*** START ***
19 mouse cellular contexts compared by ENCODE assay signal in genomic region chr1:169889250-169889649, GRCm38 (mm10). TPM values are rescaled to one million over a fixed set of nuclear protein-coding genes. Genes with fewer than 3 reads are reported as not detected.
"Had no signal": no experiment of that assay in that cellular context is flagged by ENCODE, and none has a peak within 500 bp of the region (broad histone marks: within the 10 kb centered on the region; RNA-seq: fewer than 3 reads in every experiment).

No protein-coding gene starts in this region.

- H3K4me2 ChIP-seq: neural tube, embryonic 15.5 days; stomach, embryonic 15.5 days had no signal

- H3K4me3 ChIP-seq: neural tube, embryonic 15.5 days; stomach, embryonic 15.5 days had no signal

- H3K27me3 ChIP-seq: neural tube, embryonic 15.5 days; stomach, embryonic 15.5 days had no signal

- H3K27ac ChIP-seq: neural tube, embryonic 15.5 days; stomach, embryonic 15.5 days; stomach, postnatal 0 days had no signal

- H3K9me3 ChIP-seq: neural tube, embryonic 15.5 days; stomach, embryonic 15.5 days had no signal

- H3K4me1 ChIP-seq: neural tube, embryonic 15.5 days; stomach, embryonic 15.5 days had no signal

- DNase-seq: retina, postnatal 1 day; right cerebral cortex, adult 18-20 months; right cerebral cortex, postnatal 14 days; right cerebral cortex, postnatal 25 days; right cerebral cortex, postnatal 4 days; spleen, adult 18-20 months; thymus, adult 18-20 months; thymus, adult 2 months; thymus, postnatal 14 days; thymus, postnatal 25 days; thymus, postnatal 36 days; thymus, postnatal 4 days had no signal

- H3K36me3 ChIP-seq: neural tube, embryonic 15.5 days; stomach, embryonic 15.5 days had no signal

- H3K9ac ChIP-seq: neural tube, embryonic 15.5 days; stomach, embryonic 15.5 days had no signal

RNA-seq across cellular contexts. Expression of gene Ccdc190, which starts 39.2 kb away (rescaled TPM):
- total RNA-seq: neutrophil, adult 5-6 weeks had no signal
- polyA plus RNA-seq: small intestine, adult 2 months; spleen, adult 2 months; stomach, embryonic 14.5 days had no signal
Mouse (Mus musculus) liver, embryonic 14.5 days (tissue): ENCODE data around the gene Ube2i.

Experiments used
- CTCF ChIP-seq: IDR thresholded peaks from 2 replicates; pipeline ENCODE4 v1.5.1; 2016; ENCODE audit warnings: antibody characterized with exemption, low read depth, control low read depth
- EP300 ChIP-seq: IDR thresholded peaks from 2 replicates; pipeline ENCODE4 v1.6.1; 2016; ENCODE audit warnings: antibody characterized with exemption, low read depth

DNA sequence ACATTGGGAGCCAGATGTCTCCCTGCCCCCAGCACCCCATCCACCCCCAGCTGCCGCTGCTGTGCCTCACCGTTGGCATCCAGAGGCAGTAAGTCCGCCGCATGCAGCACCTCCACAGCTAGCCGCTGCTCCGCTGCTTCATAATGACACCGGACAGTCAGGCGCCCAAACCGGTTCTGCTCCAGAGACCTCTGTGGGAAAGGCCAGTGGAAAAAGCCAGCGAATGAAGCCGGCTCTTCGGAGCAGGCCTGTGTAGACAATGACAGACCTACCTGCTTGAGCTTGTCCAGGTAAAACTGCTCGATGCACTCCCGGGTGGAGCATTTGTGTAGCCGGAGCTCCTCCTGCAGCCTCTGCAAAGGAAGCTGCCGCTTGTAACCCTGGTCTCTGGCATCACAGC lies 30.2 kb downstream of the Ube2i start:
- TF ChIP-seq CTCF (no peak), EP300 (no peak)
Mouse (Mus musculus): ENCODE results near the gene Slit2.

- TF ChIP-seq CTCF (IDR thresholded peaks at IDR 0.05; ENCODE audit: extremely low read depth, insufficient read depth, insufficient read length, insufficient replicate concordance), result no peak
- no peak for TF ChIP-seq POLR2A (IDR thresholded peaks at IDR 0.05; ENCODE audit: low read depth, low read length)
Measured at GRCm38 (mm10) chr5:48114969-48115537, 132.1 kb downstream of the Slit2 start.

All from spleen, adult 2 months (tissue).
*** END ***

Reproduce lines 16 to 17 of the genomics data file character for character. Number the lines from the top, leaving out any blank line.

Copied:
Mouse (Mus musculus) liver, embryonic 14.5 days (tissue): ENCODE data around the gene Ube2i.

Experiments used